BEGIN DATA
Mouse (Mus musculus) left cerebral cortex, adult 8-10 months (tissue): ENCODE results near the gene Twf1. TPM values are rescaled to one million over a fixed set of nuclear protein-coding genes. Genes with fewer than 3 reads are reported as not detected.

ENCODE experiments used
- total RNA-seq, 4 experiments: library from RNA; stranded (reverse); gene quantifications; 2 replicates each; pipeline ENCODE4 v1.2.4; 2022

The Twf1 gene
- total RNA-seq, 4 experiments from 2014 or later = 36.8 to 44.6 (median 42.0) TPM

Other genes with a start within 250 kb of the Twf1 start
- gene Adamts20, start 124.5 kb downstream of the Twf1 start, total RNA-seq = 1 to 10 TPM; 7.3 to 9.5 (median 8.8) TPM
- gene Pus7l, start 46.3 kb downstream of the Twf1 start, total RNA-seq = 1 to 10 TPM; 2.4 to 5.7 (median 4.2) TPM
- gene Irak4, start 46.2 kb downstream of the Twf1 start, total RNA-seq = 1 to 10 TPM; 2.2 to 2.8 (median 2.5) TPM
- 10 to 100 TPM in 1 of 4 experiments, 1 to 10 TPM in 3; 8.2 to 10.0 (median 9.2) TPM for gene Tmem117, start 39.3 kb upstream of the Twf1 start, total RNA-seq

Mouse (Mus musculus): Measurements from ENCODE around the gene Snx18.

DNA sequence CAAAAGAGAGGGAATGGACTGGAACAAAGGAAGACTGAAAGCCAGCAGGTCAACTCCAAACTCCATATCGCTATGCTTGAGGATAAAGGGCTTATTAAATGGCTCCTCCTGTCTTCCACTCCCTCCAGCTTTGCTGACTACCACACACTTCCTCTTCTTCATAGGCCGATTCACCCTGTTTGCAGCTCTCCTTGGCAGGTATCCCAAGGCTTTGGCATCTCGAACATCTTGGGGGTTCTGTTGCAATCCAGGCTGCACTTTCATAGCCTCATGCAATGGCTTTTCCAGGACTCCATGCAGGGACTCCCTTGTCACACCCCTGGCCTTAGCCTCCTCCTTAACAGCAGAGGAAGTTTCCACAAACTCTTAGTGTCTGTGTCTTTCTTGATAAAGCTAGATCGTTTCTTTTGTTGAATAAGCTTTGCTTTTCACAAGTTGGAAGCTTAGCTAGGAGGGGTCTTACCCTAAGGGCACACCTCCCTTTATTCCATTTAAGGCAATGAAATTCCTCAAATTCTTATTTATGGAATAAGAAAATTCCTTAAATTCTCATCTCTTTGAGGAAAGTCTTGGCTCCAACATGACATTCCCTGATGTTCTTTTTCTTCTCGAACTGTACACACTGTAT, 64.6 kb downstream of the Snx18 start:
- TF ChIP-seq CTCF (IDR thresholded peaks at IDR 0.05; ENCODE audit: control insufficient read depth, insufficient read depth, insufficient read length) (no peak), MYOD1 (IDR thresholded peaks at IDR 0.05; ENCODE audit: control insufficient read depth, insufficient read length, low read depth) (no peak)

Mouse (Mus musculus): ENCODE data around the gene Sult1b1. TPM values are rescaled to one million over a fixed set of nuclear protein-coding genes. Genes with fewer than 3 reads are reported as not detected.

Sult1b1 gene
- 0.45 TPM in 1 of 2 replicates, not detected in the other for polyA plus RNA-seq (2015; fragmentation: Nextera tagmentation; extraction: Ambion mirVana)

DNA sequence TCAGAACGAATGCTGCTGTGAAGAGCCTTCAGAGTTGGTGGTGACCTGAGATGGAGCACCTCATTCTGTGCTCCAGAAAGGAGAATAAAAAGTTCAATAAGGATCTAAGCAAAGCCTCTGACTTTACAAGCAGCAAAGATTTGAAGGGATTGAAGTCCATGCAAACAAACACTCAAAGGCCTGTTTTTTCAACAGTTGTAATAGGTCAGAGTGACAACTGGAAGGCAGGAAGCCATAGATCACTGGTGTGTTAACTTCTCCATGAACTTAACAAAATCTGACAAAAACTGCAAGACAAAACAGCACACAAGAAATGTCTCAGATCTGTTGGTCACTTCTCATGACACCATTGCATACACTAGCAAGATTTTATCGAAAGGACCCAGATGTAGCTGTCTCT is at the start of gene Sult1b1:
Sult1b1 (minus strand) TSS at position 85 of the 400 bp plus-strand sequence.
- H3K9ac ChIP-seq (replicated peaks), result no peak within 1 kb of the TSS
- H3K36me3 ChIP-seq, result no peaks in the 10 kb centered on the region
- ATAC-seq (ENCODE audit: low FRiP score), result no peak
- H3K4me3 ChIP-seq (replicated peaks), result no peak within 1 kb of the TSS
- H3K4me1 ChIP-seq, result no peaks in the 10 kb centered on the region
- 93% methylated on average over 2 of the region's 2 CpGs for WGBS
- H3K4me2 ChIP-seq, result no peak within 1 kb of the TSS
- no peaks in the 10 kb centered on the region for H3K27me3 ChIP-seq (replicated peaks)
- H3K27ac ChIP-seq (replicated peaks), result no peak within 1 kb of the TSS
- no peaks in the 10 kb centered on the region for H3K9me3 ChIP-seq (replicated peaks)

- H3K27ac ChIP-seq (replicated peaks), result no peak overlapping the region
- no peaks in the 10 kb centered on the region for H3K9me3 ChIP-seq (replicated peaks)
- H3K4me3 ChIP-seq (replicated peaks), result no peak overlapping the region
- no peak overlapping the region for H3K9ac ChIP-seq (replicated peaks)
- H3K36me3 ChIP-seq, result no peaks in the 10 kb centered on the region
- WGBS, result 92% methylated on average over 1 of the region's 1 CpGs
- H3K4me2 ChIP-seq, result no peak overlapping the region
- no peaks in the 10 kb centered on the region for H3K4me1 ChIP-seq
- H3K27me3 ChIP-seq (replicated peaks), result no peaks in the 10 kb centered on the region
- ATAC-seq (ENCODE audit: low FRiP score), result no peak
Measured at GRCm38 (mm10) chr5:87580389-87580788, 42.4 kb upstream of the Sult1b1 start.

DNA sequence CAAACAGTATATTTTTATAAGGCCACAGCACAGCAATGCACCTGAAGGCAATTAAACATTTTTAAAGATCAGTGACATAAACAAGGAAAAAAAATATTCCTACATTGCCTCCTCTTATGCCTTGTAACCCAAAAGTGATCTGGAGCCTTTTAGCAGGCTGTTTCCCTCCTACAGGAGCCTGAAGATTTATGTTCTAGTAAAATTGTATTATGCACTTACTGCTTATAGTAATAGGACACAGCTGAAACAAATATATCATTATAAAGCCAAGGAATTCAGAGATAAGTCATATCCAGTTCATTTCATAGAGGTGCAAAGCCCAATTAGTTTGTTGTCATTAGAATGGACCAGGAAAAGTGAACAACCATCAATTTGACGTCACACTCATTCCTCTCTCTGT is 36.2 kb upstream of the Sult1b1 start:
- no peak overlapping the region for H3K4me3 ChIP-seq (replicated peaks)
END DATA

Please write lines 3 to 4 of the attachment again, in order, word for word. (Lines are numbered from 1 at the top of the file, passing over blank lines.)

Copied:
- total RNA-seq, 4 experiments: library from RNA; stranded (reverse); gene quantifications; 2 replicates each; pipeline ENCODE4 v1.2.4; 2022

The Twf1 gene